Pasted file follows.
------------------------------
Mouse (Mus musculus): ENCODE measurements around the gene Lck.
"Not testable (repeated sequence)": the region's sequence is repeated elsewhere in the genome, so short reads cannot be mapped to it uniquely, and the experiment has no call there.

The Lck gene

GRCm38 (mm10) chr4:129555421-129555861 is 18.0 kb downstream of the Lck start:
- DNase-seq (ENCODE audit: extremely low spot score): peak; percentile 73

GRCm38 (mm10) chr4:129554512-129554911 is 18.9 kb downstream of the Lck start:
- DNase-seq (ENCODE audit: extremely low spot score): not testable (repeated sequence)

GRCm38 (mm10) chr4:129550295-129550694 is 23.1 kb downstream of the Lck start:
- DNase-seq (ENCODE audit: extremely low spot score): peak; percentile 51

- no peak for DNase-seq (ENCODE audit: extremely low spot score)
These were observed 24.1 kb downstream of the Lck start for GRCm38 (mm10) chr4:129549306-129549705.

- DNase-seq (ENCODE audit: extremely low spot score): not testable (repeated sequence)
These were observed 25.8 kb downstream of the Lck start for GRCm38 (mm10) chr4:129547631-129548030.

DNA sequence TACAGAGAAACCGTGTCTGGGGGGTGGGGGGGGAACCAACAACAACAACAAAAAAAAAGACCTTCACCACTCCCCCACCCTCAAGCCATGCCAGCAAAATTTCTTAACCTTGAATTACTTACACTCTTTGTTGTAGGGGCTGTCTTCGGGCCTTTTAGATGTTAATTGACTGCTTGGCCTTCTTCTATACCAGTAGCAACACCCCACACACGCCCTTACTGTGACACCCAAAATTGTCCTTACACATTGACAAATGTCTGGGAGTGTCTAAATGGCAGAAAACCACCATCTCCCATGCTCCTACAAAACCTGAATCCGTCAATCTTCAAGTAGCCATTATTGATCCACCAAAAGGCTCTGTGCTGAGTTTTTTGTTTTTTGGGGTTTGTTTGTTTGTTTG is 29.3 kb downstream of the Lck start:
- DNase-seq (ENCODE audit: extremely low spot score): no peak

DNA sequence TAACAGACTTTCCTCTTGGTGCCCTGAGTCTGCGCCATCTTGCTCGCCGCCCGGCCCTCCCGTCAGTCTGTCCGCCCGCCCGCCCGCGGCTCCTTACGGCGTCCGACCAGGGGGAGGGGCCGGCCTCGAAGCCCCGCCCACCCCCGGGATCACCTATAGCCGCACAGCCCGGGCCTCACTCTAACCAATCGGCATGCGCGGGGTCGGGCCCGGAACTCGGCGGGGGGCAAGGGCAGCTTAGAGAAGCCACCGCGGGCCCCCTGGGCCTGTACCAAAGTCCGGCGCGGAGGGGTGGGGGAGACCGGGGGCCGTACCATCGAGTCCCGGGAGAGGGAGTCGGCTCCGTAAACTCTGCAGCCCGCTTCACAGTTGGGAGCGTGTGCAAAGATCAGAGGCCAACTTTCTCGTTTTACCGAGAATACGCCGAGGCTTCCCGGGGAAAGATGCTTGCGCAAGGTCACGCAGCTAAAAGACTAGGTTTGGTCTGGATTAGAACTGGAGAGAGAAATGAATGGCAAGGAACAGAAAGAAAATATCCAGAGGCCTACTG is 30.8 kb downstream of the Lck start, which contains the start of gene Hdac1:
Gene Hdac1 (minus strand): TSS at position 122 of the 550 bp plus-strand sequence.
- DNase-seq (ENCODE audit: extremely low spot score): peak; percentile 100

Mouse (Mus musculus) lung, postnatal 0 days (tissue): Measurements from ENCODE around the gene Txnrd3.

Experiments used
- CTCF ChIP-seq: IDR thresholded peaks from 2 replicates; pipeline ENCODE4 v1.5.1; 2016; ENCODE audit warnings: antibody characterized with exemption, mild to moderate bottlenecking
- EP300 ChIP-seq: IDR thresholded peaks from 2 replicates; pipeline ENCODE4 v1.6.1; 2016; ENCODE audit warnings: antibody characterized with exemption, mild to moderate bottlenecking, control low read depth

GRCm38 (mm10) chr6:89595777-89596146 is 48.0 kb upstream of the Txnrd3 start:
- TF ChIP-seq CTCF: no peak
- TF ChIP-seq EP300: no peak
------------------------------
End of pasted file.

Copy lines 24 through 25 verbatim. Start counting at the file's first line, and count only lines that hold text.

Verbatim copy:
- TF ChIP-seq CTCF: no peak
- TF ChIP-seq EP300: no peak